Les Paul Guitar Legend at 89

By | November 8, 2004 at 12:00 AM

Milwaukee – Guitar legend Les Paul can use only his left thumb and pinkie to perform at his weekly nightclub gigs in New York. The 89-year-old takes no medication for his painful arthritis and permanent injuries from a car accident 56 years ago, because it exacerbates his ulcers.

But twice every Monday night, the renowned musician also known for his innovations on the solid-body electric guitar and multitrack recording gets on stage with his trio at the Iridium Jazz Club.

“It’s quite a challenge but I enjoy it,” the Waukesha, Wis., native said in a recent phone interview from his home in Mahwah, N.J. “I see an improvement everyday.

“I have always been one that loves a challenge so I got one now…. It’s something to look forward to, to conquer something that has never been done before.”

Born Lester William Polfuss, Paul recently made a trip back to his native state. The Wisconsin Foundation of School Music gave him a lifetime music education award Oct. 27 in Madison, where he stayed with Gov. Jim Doyle. He also stopped by his hometown, a Milwaukee suburb, for the first time in years.

“I was so surprised how Waukesha had grown and how nice the people are. That was the most impressive,” he said.

He visited the Waukesha County Historical Society and Museum, which is creating an exhibit on his life.

Museum officials hope to raise several million dollars to open the 5,000-square-foot exhibit in three years, executive director Sue Baker said. Paul is helping with the exhibit’s design and content.

While there last month, Paul left his hand prints in concrete for part of the exhibit and signed two pieces of the exhibit wall for possible auction later.

The Rock and Roll Hall of Fame and Museum in Cleveland opened a Paul exhibit in March. Paul, nicknamed Rhubarb Red for his hair, said the Waukesha exhibit will focus more on his upbringing in Wisconsin.

“I think it’s more personal,” he said. “It’s going to be the best exhibit of all.”

Paul, the son of an owner of a car-repair service, also plays harmonica, saxophone, piano, banjo and the accordion. Paul built his first crystal radio at age 9, around when he first picked up a guitar. He first heard the instrument while sitting under a WTMJ radio transmitter.

By his early teens, he had left home to travel with a country band.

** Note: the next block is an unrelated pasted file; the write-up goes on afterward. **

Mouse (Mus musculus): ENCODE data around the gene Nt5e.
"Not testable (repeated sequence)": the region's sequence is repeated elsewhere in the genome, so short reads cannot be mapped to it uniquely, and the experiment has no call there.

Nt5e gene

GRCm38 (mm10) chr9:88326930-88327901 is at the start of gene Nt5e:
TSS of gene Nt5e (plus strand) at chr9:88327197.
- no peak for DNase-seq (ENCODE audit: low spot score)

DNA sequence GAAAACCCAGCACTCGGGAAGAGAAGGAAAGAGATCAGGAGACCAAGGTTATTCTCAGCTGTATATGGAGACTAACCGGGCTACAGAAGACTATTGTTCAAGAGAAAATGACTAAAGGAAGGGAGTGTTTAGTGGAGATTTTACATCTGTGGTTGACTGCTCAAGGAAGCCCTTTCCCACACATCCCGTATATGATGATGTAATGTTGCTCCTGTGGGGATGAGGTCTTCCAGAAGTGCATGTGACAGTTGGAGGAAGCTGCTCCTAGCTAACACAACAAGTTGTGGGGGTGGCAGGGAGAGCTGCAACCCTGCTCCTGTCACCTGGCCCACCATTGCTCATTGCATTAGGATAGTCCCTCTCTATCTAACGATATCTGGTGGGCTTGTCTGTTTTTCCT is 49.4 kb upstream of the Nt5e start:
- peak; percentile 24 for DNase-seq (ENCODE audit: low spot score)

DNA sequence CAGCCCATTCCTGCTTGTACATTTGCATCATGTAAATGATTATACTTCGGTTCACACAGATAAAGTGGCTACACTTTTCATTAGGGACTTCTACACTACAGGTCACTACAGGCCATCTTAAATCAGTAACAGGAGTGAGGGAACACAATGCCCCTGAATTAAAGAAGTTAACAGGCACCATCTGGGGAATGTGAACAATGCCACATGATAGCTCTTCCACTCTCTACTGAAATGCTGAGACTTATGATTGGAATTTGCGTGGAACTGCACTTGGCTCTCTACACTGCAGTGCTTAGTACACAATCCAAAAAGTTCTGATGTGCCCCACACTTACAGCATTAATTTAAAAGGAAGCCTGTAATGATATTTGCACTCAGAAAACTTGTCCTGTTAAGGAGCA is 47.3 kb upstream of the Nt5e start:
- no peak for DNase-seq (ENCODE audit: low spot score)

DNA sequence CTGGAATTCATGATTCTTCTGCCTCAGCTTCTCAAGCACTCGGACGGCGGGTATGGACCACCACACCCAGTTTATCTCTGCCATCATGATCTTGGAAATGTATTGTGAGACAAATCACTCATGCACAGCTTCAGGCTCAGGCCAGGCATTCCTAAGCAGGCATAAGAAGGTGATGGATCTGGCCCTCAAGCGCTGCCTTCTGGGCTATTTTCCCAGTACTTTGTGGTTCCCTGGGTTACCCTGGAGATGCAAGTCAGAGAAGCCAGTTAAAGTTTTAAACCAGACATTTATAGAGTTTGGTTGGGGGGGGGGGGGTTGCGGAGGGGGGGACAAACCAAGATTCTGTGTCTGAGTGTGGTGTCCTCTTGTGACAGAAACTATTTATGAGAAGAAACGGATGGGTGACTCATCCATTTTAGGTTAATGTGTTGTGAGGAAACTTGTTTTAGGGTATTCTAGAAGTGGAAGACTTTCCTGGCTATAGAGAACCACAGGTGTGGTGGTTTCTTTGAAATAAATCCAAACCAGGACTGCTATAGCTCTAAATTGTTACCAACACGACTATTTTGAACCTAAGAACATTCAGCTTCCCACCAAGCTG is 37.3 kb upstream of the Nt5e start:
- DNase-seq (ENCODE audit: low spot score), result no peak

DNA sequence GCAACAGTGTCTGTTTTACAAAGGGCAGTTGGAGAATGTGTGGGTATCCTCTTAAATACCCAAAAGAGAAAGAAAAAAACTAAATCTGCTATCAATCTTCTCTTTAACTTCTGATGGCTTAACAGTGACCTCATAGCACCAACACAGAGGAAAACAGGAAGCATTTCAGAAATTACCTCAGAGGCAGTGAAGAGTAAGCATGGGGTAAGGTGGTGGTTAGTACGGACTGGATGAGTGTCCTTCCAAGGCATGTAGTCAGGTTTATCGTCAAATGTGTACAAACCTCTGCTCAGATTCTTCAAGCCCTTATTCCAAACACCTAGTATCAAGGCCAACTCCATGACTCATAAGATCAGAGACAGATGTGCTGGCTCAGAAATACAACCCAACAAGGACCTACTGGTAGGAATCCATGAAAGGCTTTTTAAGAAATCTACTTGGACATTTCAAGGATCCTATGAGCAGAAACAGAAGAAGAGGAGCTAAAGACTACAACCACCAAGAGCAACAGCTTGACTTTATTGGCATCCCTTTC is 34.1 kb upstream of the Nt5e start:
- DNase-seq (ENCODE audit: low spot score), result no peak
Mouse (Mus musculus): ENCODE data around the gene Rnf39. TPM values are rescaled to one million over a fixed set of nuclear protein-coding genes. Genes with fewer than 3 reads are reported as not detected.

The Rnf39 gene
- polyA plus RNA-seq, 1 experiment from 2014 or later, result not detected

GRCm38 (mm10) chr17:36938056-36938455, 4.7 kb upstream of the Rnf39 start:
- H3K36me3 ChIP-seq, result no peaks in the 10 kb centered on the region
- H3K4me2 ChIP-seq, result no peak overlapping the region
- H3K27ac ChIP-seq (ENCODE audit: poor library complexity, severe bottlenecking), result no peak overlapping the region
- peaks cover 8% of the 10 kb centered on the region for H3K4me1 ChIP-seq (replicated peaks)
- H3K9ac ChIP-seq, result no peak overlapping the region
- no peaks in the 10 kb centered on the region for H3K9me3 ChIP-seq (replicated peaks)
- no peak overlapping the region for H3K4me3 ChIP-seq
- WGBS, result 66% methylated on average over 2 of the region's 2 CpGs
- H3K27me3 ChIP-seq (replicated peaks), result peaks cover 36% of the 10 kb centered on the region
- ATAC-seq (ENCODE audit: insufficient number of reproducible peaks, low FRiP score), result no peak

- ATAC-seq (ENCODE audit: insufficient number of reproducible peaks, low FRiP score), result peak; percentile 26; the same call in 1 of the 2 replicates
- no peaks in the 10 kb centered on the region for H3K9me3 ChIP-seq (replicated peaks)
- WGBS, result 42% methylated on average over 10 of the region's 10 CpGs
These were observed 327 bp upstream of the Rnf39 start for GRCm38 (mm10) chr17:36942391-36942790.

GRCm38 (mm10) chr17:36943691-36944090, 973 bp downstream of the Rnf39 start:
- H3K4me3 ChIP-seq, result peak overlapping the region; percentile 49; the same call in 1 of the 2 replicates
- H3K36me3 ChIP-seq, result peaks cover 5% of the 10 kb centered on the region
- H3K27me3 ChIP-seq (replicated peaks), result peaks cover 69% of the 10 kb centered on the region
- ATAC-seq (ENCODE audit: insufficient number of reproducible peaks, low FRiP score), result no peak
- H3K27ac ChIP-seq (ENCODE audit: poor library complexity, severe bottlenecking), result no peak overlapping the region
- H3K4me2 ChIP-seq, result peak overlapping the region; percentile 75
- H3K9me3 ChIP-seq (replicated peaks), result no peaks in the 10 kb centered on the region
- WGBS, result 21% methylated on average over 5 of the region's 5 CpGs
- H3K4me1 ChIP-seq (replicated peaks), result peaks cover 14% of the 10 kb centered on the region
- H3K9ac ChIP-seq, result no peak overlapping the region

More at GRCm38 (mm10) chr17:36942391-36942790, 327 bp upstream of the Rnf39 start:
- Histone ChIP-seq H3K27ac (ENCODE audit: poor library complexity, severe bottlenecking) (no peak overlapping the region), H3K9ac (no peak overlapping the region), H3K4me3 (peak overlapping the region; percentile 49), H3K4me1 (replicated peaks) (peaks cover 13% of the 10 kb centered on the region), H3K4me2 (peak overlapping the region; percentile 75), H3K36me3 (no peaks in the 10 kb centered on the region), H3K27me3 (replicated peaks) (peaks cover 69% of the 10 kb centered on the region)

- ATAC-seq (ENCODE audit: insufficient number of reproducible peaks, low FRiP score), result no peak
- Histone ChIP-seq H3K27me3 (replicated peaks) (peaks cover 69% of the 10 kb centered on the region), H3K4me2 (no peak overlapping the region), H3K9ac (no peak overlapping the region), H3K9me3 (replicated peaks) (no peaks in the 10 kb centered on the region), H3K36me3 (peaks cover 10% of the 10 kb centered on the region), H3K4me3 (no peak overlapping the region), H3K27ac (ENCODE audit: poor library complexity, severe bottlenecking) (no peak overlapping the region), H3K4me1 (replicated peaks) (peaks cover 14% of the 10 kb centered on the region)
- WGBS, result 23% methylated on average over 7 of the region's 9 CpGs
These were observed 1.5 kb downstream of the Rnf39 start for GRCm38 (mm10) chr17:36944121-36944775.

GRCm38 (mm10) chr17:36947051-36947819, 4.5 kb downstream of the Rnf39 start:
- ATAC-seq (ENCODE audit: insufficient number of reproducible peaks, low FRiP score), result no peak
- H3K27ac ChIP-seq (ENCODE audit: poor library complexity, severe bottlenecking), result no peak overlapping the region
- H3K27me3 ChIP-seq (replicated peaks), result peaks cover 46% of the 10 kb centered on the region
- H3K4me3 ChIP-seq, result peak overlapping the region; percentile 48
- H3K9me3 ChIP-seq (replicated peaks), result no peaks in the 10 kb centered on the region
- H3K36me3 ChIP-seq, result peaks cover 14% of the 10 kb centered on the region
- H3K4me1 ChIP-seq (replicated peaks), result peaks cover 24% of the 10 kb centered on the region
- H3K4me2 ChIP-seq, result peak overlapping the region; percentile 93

Since then he’s created various jazz trios and played with Bobby Hackett, Artie Shaw and Bing Crosby

. He became a musical duo with Mary Ford, whom he married in 1949, and they had hits like “Mockin’ Bird Hill,” “How High the Moon,” and “Vaya con Dios (May God be with You).”

During the 1940s he developed his own amplified guitars and experimented with overdubbing in his home-recording studio.

In 1952, the Gibson Guitar company revolutionized popular music when it introduced the Les Paul solid-body electric guitar.

Over the past three decades, he’s won various awards, including a Grammy with Chet Atkins for best country instrumental performance. In 1998, he was inducted into the Rock and Roll Hall of Fame and in September he won a lifetime achievement award at the Emmys.

Henry Juszkiewicz, chairman and chief executive officer of Gibson Guitar Corp., said he regularly consults with Paul on guitar designs and other ideas, including the Les Paul piano. He describes him as intense with a “wonderful charisma, a genuine humanity. It’s hard not to love the guy.”

“He goes to music stores to make sure his guitars are right. He calls me if they are not,” he said. “I can honesty say he is absolutely a part of the Les Paul guitar. It doesn’t matter if I want him to be. He has tremendous personal pride…. He is no mere name on the instrument.”

Paul feels gratified so many people play Les Paul guitars. He attributes his success to a lot of luck and hard work.

“You have to believe in what you are doing and then probably the toughest thing is to convince somebody else that you got a good idea,” he said.

Paul can’t practice anymore because of the pain, but the extra time lets him pursue hobbies like reading and researching psychiatry and history.

He also listens to modern music, and especially likes guitarist Jeff Beck.

“It’s very interesting to listen to all the different kinds of music because you see what’s happening to them all,” he said. “What they are doing right now, the direction they are going in, the many, many different ways of saying what you have to say with your hands.”

The octogenarian doesn’t plan to slow down anytime soon.

He plans to play “until I drop,” he said. “What would I do if I didn’t?”

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